After just having read Seth Roberts' blog post about The Willat Effect (the hedonic change caused by side-by-side comparison of similar things), it was interesting to see Xeni's post about the side-by-side comparison of video shot with the iPhone 4S vs the Canon 5d MKII.
I discovered the Willat Effect when my friend Carl Willat offered me five different limoncellos side by side. Knowing that he likes it, his friends had given them to him. Perhaps three were homemade, two store-bought. I’d had plenty of limoncello before that, but always one version at a time. Within seconds of tasting the five versions side by side, I came to like two of them (with more complex flavors) more than the rest. One or two of them I started to dislike. When you put two similar things next to each other, of course you see their differences more clearly. What’s impressive is the hedonic change.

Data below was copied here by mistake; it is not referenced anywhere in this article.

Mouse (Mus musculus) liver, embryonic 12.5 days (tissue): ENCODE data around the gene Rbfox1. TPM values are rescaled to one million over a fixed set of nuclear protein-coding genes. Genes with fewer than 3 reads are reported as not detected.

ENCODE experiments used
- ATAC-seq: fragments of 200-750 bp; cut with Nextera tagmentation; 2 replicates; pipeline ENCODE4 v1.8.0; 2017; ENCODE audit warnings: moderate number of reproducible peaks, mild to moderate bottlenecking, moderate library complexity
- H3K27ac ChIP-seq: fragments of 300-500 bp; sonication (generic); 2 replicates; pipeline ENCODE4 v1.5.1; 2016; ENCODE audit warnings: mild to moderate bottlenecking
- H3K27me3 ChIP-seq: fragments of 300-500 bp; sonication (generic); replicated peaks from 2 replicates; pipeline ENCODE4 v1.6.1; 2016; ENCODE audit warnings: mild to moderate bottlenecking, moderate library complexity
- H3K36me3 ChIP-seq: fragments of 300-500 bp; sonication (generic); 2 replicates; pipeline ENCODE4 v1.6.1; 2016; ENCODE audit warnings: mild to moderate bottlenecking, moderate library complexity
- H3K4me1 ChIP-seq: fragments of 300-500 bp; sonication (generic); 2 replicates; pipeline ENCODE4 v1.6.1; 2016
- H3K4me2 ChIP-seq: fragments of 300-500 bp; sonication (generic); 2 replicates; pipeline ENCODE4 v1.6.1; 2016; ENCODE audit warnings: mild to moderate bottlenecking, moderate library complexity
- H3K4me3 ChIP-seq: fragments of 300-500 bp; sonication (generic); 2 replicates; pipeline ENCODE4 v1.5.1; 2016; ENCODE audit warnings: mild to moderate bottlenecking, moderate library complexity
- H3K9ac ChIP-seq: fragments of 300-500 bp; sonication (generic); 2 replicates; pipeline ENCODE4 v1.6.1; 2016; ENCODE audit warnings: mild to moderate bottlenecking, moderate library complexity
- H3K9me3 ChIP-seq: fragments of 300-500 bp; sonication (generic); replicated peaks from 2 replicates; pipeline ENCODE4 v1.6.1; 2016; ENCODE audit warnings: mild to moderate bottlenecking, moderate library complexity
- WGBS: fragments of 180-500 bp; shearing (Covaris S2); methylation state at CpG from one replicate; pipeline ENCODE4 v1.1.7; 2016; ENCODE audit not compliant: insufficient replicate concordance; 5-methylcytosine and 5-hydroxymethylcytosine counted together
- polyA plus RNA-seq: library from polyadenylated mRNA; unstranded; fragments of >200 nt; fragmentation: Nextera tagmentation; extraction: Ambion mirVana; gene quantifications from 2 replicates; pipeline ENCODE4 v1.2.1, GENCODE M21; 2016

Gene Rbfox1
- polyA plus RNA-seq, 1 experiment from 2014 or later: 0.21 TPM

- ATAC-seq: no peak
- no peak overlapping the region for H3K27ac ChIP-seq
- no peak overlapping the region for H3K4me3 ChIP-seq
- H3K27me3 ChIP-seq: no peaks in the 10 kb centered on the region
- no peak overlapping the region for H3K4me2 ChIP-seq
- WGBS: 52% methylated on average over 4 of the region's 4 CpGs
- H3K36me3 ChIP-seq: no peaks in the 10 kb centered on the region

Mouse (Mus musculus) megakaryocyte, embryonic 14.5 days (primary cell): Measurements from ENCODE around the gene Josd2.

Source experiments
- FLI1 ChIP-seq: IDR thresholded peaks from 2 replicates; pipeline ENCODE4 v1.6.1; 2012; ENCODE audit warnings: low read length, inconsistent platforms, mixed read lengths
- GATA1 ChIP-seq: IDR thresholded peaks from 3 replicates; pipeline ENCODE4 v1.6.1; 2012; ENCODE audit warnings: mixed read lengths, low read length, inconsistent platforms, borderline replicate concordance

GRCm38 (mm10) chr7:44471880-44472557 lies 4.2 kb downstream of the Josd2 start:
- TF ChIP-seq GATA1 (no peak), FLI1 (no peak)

The Willat Effect supports my ideas about human evolution because it pushes people toward connoisseurship. (I predict it won’t occur with animals.) The fact that repeating elements are found in so many decorating schemes and patterns meant to be pretty (e.g., wallpapers, textile patterns, rugs, choreography) suggests that we get pleasure from putting similar things side by side — the very state that produces the Willat Effect. According to my theory of human evolution, connoisseurship evolved because it created demand for hard-to-make goods, which helped the most skilled artisans make a living. Carl’s limoncello tasting made me a mini-connoisseur of limoncello. I started buying it much more often and bought more expensive brands, thus helping the best limoncello makers make a living. Connoisseurs turn surplus into innovation by giving the most skilled artisans more time and freedom to innovate.